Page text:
Employee Portraits - Marie Rakotopara, IT Innovation Project manager

Marie Rakotopara, IT Innovation Project manager within the IT team in charge of Crédit Agricole CIB’s compliance tools, explain her background and her job.

Photo de Marie Rakotopara"Within the IT team in charge of Crédit Agricole CIB’s compliance tools, I manage innovative projects (Artificial Intelligence, Datavisualisation, chatbots, ...). My role is to ensure the projects move forward with the quality expected by the business. I interact on a daily basis with Compliance, development teams in Singapore, and with other IT teams who help us with our projects.

I rely on the knowledge and experience of my compliance IT colleagues and my managers who are there to help me if necessary. I also play an advisory role by conveying to the project teams the views of IT on architecture, security and urbanisation.

I participate in budget monitoring by following consumption as the project advances and by sending alerts if necessary."

Can you describe the job of an IT innovation Project manager?

Marie Rakotopara: Innovative projects cannot be conducted in the same way as classic projects. They are sometimes uncertain and unpredictable. Being creative, questioning and listening are therefore important to imagine the solutions best adapted to the needs of Compliance.

My role is also to create a healthy and pleasant environment where team spirit can thrive. This is essential in general and even more so with innovative projects. I must also gain the trust of final users who will be the ambassadors of the new tool that will be created.

In a multi-disciplinary and multi-cultural environment, it is important to understand the various profiles in order to adapt written and oral communication.

What are the highlights of your job throughout the year?

Marie R.: The year is governed by the scheduling of our projects. We are very busy when new projects are launched, when a new team needs to be set up, with members who do not necessarily know each other, and when we must imagine together a new target vision and organise our daily lives.

Later, when the project is delivered, the final users see the materialisation of the needs they expressed several months beforehand, and their job or everyday life is improved by the new tool we built with them. We usually celebrate this launch by a friendly lunch or a drink with all the team members who were involved in the project.

During the second part of the year, time is set aside with other project managers and the business line to define the list of issues for the next year, to quantify them and to schedule them in order to create the roadmap for the following year.

Could you describe a typical day?

Marie R.: According to the progress of each project I make sure that the whole project team has everything needed to conduct the ongoing work, I answer questions to resolve complicated situations, I run meetings to summarise the situation for management and take part in brainstorming workshops. I communicate daily with people on site, and remotely with development teams in Asia, and with users located in our subsidiaries, in London in particular.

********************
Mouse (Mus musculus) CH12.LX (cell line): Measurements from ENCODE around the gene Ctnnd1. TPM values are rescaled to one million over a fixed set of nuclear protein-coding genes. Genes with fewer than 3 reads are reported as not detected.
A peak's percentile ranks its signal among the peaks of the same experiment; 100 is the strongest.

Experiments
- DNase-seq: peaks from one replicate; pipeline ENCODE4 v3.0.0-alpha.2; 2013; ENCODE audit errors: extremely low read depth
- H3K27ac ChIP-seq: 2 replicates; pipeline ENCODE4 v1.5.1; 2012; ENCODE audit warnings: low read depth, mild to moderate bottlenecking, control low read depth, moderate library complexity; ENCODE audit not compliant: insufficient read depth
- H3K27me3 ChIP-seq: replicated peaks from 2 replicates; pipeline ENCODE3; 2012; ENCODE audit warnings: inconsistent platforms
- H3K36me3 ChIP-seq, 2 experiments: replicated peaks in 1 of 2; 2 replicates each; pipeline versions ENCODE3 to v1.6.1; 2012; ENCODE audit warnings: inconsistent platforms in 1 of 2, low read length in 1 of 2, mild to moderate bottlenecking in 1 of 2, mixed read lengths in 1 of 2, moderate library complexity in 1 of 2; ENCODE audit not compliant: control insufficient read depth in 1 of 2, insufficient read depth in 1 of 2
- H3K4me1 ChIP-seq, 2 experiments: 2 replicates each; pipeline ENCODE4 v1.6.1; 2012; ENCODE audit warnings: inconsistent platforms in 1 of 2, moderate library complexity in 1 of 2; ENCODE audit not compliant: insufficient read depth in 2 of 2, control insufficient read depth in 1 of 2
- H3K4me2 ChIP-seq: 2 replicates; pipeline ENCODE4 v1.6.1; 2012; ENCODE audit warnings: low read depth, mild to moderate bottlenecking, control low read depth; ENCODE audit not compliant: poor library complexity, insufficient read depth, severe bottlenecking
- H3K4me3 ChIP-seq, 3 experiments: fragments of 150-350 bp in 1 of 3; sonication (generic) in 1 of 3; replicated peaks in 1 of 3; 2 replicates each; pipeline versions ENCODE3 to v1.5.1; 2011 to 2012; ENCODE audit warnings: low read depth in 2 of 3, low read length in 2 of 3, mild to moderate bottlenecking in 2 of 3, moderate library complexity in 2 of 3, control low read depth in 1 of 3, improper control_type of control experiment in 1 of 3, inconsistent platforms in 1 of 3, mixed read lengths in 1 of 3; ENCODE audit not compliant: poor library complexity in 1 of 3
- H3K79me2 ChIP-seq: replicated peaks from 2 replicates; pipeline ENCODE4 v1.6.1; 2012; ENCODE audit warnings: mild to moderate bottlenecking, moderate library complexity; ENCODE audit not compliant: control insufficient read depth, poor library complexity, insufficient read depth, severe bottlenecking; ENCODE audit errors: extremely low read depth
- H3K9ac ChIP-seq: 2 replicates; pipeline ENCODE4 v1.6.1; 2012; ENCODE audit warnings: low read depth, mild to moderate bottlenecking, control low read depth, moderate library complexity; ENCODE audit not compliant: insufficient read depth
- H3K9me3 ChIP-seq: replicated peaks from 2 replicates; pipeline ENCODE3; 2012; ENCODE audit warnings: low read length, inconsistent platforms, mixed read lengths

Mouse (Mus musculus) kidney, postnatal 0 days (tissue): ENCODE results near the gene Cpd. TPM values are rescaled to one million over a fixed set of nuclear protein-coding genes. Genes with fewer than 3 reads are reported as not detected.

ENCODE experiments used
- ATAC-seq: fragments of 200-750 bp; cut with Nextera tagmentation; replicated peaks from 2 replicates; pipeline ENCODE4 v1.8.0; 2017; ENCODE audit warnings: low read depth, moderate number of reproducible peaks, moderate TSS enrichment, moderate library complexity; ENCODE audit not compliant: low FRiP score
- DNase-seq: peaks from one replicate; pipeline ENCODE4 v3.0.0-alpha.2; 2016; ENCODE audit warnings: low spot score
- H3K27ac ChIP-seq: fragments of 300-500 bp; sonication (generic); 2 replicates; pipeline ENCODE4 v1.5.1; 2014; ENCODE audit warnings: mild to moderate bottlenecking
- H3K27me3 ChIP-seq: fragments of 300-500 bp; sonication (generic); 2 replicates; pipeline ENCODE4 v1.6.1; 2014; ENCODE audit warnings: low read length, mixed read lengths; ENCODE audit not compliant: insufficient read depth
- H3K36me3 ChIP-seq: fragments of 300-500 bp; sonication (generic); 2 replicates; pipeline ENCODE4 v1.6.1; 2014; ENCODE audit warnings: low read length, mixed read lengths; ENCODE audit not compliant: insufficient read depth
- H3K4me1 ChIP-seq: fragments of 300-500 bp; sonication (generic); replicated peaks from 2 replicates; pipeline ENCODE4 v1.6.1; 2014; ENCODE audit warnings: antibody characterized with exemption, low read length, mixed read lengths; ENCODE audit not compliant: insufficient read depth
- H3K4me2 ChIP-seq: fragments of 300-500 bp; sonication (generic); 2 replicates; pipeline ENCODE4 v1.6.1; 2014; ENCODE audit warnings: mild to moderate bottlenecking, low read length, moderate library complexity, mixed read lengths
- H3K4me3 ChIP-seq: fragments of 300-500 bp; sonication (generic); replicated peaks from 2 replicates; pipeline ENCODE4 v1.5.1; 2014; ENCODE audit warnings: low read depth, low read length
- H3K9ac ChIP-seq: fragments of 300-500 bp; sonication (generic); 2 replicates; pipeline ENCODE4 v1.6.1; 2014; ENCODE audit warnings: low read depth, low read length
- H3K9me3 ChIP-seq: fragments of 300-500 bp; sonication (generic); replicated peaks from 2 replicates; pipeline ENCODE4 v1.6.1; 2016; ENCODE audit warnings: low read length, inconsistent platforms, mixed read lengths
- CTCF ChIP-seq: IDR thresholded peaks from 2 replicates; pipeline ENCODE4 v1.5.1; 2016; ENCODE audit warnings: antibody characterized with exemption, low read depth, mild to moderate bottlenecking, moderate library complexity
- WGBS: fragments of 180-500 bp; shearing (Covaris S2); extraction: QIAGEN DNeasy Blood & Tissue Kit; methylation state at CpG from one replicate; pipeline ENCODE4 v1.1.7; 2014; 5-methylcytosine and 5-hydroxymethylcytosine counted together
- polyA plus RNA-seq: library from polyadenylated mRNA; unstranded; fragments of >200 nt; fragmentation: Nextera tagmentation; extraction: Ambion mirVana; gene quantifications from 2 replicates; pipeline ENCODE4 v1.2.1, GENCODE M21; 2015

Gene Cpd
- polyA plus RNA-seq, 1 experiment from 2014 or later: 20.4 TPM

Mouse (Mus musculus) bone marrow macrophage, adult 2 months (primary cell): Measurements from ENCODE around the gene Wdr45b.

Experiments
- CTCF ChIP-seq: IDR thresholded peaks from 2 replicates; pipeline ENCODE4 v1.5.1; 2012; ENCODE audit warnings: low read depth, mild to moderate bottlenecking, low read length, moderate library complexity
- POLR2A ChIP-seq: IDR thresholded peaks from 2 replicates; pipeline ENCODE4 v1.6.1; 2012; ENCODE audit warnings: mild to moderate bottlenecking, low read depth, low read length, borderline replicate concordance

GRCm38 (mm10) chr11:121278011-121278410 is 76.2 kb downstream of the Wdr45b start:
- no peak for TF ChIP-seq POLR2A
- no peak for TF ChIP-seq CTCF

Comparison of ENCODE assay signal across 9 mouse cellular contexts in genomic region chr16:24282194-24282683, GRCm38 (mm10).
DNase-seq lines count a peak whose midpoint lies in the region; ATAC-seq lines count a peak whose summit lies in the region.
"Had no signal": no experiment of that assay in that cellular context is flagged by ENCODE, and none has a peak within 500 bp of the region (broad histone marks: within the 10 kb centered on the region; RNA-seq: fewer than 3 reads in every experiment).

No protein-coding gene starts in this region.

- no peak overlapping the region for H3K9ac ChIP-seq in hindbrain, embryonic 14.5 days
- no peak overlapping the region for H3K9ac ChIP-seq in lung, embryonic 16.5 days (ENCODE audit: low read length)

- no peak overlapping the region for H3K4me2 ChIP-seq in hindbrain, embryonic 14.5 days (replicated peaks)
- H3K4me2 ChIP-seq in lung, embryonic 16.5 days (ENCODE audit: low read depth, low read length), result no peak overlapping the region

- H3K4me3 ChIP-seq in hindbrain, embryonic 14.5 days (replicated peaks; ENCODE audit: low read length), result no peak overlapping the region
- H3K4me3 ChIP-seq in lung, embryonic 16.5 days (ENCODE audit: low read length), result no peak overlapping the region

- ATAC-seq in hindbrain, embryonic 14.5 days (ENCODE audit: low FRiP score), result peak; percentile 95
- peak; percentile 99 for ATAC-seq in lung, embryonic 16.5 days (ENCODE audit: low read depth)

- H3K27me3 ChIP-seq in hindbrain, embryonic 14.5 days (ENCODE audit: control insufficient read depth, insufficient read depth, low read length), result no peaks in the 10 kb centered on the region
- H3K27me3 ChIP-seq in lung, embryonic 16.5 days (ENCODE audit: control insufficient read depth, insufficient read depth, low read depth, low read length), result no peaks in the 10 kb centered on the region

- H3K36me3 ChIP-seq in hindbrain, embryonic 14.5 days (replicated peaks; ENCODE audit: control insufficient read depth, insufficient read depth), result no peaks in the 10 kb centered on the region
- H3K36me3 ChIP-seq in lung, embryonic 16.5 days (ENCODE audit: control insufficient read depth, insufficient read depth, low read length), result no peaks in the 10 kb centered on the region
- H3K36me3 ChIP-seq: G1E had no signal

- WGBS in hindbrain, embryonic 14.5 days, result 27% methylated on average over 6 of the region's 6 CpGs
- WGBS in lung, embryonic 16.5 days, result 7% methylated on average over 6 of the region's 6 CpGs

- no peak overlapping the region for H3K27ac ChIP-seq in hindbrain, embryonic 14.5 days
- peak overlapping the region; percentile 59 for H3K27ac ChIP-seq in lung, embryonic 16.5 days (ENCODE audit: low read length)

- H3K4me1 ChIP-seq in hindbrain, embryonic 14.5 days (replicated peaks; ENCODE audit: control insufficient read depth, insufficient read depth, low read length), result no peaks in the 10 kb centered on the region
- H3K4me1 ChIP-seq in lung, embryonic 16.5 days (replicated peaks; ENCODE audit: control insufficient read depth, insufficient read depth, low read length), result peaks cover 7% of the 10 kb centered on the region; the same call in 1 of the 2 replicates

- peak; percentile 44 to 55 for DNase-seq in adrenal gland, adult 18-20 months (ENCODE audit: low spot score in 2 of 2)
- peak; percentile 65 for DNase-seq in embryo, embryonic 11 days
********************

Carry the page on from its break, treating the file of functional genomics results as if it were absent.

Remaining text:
I don't spend all my time in meetings, and am sometimes on my own, working on the written and concrete formalisation of current ideas, for example by creating models or drafting project components. In an innovative environment, this helps to represent the project’s main ideas and to have them approved.

A typical day is also defined by informal coordination meetings, over a coffee for instance. It makes it easier to talk freely with a smaller number of people and to debrief meetings and discuss complex issues. These are often the meetings that bring out new ideas. Each day is also full of constant interactions with the whole project team, during meetings, by phone or via internal chat tools.

Can you tell us about your career? What are the requirements for a job like yours and what are its prospects?

Marie R.: I was trained as an engineer and started out as a business analyst on smaller and more standard projects. I also have a three-year experience with development teams in Singapore. This experience gives me a varied technical and functional knowledge base. A simple project management training course completed this expertise with the methods and tools required for this position. There are many ways to reach a position like mine, as the main requirements are a wide-ranging knowledge, rigor and open mindedness. Previous experience in IT projects and project management in general is required.

What messages would you like to convey to those who would like to work in a position like yours?

Marie R.: To manage innovative IT projects, we must prioritise creativity over methods and standards. For this, commitment to the project and good communications are crucial to have the support of participants and management, and to make sure the project moves in the right direction. There is a widely held belief that large companies are not capable of innovation, yet several Crédit Agricole CIB business line processes now include AI components.

By definition, an innovative project involves little-known technologies and therefore carries a greater risk of failure than a traditional project. It is therefore important to identify as soon as possible the project components that carry this risk so they can be prioritised.

To stand out in this job, it is a good idea to be ahead of the curve by taking a step back and anticipating business line needs. By conducting a technology watch for instance, but also by brainstorming with the experts of the field and of course with the business line itself
 

 

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